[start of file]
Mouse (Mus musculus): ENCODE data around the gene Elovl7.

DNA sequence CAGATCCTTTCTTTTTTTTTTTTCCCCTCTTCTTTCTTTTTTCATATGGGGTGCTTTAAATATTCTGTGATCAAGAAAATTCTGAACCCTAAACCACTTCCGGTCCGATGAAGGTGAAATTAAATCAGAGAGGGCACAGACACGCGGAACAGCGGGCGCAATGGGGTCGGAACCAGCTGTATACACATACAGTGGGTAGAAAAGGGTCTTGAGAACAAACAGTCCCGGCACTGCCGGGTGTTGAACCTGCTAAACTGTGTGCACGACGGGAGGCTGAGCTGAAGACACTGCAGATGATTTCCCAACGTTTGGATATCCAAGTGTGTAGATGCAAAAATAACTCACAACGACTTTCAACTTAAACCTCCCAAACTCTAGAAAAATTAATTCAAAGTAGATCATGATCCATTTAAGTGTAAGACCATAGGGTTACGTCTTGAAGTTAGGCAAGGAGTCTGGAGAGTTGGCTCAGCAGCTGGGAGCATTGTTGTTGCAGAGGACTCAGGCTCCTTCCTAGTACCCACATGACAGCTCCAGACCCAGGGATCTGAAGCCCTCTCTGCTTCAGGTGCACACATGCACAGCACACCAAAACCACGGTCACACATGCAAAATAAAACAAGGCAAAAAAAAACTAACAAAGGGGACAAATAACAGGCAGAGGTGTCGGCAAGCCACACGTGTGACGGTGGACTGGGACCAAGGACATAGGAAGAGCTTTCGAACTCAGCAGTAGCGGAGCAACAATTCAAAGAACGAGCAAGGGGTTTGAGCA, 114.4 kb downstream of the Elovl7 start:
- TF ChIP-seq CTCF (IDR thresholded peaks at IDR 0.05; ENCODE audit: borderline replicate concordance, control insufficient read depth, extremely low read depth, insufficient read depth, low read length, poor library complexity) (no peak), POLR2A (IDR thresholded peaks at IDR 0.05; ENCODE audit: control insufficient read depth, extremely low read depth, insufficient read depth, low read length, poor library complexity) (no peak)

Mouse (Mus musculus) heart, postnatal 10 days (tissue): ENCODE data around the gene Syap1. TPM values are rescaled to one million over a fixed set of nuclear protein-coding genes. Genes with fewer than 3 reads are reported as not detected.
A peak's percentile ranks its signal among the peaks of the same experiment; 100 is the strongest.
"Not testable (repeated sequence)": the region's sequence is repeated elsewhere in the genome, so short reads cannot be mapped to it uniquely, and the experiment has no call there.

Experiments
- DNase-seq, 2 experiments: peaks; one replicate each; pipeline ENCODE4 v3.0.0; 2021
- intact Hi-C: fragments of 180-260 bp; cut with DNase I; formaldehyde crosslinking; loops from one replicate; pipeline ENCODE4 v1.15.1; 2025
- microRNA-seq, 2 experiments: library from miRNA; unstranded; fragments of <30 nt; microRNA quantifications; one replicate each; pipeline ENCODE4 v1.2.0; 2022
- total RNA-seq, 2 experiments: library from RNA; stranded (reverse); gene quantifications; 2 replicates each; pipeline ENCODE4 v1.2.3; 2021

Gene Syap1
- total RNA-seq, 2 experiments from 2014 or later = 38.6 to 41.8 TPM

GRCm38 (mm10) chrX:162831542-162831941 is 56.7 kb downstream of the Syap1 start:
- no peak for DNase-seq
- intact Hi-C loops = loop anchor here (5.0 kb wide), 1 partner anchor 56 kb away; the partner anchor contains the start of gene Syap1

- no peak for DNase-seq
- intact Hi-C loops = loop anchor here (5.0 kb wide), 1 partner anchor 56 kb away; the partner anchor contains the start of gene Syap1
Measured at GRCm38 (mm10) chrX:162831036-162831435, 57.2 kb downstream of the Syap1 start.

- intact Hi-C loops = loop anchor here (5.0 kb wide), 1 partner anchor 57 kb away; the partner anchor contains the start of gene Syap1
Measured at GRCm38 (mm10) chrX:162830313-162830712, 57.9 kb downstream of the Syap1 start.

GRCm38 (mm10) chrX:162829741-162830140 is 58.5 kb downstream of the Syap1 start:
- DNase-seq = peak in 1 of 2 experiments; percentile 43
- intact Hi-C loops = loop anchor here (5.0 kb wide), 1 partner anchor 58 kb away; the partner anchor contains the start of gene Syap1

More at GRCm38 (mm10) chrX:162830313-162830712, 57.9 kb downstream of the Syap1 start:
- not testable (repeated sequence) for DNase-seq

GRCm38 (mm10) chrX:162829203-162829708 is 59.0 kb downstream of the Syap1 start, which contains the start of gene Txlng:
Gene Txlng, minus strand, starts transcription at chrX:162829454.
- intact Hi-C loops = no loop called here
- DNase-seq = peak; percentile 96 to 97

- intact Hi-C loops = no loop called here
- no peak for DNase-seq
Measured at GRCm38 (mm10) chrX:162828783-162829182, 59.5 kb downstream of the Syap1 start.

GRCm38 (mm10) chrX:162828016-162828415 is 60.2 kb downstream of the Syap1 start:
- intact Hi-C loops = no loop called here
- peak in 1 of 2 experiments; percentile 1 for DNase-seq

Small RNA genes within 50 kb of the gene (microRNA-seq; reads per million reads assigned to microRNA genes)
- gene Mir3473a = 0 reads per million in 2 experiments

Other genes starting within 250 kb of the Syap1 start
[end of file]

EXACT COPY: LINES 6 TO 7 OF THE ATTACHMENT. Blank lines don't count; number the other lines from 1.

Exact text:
"Not testable (repeated sequence)": the region's sequence is repeated elsewhere in the genome, so short reads cannot be mapped to it uniquely, and the experiment has no call there.

Experiments